(Roughly) Daily

Pardon me, but do you have the time?…

Bill & Ted's Excellent Adventure

Image via Wikipedia

M. Joseph Young is a writer and game designer who shares your correspondent’s affection for time travel movies.  The disciplined Mr. Young has created a site– Temporal Anomalies in Time Travel Movies—  that systematically critiques the (sub-)genre.

Time travel has been a staple in Science Fiction since H.G. Wells.  Unfortunately, much of what passes for intelligence in this area is poorly considered…  For example, it is not possible to return to the past without changing the past in some way; nor is it possible to change the future based on information from the future.  Doctor Who realized early on that changes to history were hazardous, and avoided them assiduously. Movies built on a time travel theme frequently become dissatisfying when the thread of time is closely examined.  In Millennium, once the era in which the time machine exists is destroyed, aren’t all of those rescued survivors returned to their own times?  In The Twelve Monkeys, doesn’t it appear that the disaster which the main character was to prevent would not have happened had he not interfered?  In Timecop, would any of that have happened had it not happened?  Even the venerable StarTrek has created numerous anomalies which it has failed to resolve.  Pasts which are dependent upon futures dependent upon those pasts should make us cringe.  However, from time to time something works…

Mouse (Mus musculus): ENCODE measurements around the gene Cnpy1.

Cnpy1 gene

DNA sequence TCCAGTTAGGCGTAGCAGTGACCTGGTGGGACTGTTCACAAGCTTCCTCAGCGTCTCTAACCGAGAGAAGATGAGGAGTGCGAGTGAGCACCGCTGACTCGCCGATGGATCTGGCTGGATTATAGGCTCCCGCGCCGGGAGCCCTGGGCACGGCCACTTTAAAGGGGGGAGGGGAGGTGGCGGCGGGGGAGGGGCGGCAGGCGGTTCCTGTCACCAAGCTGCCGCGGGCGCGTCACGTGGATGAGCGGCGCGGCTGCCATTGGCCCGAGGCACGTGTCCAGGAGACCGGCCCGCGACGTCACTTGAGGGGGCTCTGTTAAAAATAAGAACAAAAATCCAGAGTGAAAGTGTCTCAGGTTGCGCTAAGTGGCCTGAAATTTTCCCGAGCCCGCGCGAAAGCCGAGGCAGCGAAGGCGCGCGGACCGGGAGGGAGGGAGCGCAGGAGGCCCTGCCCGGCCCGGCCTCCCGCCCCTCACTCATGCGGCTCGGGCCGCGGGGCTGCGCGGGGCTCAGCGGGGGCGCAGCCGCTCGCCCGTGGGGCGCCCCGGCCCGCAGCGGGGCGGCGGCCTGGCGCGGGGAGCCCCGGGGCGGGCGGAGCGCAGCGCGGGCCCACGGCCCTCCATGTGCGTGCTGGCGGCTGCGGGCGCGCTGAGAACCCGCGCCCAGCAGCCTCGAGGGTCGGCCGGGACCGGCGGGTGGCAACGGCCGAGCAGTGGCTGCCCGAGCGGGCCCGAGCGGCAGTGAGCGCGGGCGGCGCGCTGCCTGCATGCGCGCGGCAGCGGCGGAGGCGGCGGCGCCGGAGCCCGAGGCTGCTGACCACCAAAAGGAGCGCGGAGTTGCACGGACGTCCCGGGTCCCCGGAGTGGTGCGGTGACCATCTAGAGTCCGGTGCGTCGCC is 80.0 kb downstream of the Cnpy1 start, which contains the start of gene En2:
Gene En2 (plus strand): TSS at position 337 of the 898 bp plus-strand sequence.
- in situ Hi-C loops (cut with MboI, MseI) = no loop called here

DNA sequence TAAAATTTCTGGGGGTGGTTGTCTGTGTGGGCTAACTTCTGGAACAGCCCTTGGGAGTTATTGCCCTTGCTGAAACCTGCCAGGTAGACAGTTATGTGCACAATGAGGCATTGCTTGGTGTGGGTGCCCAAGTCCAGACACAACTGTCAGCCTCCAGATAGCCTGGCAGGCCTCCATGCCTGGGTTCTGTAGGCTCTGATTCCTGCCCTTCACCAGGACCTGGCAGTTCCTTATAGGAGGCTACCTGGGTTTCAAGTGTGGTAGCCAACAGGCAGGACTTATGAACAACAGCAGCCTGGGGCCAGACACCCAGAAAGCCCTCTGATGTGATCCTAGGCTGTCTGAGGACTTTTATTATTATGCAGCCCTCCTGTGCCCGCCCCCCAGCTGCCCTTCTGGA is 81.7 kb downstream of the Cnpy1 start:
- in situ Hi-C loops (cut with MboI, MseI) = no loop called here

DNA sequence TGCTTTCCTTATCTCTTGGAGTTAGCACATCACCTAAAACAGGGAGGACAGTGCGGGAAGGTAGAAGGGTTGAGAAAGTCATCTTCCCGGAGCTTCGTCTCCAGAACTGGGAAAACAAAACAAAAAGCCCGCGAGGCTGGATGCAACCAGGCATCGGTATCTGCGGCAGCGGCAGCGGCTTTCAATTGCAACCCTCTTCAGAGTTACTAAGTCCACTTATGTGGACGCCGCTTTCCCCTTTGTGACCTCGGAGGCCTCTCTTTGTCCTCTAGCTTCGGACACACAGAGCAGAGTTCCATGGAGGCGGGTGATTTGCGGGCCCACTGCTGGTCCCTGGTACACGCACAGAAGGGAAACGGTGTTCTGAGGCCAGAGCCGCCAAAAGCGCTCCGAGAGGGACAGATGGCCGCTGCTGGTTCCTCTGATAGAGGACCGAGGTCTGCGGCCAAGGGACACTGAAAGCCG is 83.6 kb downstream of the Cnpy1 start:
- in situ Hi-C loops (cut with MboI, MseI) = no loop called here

Readers will doubtless be as relieved as your correspondent was to learn that Mr. Young counts Bill and Ted’s Excellent Adventure among the (relatively) successful…  after all, “would any of that had happened if it had not happened?”

As we reset our watches, we might spare a celebratory thought for Andrew Warhola, born on this date in 1928 in Pittsburgh, PA.  Better known as Andy Warhol, he was a role model for a generation of post-modernist artists; he provoked us think more clearly about the relationship of reference and referent… and he made us (well, most of us anyway) smile.

Self-Portrait, 1986  source: National Gallery of Art

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